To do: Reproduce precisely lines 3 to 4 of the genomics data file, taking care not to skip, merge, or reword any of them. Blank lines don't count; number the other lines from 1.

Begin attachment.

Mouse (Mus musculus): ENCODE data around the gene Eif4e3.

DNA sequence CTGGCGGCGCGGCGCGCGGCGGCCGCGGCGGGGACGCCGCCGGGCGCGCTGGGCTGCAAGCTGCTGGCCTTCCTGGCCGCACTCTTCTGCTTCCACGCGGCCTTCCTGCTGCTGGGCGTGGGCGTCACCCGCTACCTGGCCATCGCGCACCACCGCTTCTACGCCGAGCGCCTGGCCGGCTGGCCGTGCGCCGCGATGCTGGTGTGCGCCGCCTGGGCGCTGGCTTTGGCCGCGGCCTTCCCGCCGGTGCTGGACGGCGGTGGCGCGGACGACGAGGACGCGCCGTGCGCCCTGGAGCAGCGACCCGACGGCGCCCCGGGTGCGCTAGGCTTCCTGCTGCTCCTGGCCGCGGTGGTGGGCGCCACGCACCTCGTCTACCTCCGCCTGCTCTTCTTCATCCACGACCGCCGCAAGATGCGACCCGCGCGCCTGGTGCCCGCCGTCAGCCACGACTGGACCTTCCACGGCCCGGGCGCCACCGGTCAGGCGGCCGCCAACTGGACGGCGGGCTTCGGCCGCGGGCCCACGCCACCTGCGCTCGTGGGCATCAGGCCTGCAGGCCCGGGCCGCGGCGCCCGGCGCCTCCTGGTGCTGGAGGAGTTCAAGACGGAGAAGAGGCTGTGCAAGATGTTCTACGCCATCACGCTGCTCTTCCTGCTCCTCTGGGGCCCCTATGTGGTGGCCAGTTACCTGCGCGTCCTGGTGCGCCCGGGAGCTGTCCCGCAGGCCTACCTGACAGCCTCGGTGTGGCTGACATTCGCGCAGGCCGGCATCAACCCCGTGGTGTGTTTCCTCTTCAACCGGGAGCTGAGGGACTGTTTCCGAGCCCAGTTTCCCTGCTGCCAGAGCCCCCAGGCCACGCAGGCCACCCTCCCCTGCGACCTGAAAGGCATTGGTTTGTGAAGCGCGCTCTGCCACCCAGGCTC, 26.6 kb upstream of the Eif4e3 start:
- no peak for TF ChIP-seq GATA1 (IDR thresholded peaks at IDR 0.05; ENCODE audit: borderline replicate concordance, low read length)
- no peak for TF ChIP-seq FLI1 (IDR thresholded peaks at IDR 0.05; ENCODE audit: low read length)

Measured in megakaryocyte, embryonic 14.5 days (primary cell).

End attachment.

- no peak for TF ChIP-seq GATA1 (IDR thresholded peaks at IDR 0.05; ENCODE audit: borderline replicate concordance, low read length)
- no peak for TF ChIP-seq FLI1 (IDR thresholded peaks at IDR 0.05; ENCODE audit: low read length)